How a Small Wisconsin Town Became Home to 4 Dharmic Temples

(RNS) – Nestled on a hill beyond a vast commercial landscape are the first two Dharmic Temples to exist in the Midwestern state of Wisconsin.

The 22 acres that house Wisconsin’s Hindu and Jain temples were located “in the middle of nowhere” when they were built in 2001, according to Sarvesh Geddam, the secretary of both congregations. Today, the area is full of surplus fast food restaurants and warehouses, and Pewaukee, a village next to Waukesha in the western suburbs of Milwaukee, has become home to two other groups: devotees of Shirdi Sai Baba, a 20th-century Hindu saint, and BAPS, or Bochasanwasi Akshar Purushottam Swaminarayan Sanstha, a larger Hindu denomination that follows gurus, or swamis, and is often recognizable for its large temples.


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When the Hindu and Jain temples were completed 20 years ago, the community was decidedly unmarked by South Asian culture. Even today, outsiders might wonder if suburban Wisconsin — and a state known primarily for its freezing temperatures (as well as its dairy farming and prominence in national elections) — would attract people from the homelands of Hinduism and of Jainism.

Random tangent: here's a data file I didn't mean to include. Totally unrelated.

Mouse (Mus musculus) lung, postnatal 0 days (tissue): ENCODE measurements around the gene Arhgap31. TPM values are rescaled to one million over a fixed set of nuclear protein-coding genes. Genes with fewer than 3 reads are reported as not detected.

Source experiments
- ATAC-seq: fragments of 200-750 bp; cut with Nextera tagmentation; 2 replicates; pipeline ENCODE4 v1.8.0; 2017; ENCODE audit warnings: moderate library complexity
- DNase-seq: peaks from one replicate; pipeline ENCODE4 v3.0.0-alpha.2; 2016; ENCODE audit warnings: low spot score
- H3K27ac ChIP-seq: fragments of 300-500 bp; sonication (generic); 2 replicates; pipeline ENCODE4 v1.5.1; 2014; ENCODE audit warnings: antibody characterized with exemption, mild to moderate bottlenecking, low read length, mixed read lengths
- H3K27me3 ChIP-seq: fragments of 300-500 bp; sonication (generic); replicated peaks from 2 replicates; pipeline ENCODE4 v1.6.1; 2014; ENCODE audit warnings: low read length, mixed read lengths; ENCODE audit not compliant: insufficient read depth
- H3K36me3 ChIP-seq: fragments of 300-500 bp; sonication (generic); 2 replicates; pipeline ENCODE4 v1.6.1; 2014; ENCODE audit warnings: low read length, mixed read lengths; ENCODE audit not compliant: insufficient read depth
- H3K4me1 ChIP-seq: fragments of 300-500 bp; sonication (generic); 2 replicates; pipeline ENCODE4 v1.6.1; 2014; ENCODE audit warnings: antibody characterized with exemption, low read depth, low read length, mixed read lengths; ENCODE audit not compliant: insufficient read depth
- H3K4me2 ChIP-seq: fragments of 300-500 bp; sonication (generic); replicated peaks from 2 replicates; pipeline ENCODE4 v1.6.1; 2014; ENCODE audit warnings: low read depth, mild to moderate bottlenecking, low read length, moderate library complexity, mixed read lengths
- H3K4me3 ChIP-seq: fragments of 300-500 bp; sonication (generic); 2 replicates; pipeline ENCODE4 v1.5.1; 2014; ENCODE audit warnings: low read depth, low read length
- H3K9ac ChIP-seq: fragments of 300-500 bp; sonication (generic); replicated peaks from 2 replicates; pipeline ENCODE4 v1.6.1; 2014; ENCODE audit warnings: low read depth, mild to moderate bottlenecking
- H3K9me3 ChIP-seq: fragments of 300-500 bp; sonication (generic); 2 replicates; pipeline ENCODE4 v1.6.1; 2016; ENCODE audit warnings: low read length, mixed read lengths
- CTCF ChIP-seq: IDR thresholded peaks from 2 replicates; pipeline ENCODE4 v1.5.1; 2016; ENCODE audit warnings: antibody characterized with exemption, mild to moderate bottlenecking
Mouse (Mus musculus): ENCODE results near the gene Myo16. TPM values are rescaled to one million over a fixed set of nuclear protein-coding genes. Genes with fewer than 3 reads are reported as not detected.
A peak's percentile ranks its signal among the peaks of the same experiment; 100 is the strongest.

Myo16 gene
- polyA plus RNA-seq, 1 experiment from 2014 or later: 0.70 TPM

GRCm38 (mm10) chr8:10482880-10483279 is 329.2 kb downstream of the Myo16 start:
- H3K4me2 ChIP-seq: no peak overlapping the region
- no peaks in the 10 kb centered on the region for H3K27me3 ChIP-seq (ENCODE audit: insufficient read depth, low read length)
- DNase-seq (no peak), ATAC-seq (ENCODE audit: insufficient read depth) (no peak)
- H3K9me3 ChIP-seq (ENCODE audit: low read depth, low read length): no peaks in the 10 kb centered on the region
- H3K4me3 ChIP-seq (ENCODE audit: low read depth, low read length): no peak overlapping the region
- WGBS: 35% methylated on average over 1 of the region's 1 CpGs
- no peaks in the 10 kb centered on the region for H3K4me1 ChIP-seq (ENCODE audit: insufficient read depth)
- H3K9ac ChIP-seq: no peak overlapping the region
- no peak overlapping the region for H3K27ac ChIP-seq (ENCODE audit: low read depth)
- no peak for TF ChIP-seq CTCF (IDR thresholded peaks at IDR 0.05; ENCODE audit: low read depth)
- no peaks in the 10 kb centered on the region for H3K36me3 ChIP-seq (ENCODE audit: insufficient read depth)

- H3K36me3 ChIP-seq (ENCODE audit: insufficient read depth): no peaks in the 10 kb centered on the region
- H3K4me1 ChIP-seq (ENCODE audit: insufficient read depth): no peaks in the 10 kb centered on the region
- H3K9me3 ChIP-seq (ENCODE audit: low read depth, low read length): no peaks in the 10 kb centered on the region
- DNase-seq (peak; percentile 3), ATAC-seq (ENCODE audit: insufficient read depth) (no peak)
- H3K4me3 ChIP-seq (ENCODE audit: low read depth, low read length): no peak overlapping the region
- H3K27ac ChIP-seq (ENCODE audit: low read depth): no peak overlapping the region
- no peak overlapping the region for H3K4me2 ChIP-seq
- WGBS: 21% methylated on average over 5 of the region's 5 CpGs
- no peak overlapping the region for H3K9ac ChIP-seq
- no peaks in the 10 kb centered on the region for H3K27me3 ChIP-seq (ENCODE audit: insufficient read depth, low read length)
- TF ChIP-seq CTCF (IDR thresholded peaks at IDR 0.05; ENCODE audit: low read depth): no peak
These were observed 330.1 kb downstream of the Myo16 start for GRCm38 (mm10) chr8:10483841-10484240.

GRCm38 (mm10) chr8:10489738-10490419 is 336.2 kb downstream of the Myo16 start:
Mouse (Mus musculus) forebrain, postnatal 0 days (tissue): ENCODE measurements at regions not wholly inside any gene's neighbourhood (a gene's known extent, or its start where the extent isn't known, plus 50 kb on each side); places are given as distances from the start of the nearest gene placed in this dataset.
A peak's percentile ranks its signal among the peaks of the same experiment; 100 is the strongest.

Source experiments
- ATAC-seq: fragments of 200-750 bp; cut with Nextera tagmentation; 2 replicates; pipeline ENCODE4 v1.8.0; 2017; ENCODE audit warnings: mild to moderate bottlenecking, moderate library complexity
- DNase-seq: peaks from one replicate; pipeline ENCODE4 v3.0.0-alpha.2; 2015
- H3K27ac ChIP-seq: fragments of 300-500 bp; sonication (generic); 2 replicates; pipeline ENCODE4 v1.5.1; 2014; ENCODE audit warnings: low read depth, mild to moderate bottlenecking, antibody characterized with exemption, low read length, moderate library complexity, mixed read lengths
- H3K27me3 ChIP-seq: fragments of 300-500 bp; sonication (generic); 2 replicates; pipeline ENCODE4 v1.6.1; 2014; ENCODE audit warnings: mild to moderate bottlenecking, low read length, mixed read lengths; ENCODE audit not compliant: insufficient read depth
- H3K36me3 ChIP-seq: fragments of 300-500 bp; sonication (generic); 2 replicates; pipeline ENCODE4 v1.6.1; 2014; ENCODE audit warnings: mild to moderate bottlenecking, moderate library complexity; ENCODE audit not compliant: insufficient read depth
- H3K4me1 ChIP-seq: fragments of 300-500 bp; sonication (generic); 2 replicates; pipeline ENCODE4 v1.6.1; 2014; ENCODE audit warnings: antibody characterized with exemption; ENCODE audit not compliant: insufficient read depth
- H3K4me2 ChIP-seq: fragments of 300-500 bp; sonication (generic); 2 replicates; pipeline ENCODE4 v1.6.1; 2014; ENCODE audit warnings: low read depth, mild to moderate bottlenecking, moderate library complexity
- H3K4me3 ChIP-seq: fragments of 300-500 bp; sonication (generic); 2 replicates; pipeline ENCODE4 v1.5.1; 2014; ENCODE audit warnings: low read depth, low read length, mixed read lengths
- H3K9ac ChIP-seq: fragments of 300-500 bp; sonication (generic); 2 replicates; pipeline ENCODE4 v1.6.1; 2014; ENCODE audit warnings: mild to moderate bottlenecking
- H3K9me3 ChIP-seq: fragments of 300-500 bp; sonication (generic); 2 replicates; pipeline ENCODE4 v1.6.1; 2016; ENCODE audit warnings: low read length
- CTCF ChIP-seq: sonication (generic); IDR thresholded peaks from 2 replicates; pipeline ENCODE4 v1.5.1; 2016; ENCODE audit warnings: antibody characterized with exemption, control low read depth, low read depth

In fact, Wisconsin’s Indian population is the second-largest Asian minority group after the Hmong and its population has grown more than 80% since 2000-2010, according to the Forum on Asian American and Islander Health. Wisconsin Pacific.

The Midwest has given members of the four temples what it has given any immigrant: a place of their own.

Of the nearly 2 million Indians in the United States today, more than half identify as Hindu. The first immigrants to arrive worshiped at makeshift shrines in people’s homes, but with the expansion of immigration quotas from Asian countries in 1965, more than 1,450 temples now exist in the United States in New Jersey, California and Texas, where the majority of South Asian Americans live, there are enough adherents to populate temples dedicated to particular deities, as is common in India.

Although Jainism also contains several sects within it, JAINA society now has over 80 Jain centers nationwide and an estimated population of 30,000 devotees.

“It’s a pan-Indian umbrella,” Geddam said. “We help people who are struggling to cope with change to come here.” When the first devotees came to the temple, Geddam said, they felt grateful and amazed to find a slice of home.

To accommodate the needs of the nearly 1,000 Wisconsin residents who frequent the Pewaukee Hindu Temple, the building was constructed to house what Geddam calls an “arcade” of deities – a collection of marble statues representing the many manifestations of God. worshiped by Hindus, Krishna, Shiva and Ganesh. being only the most widely recognized of dozens of forms of the divine known as deities or gods.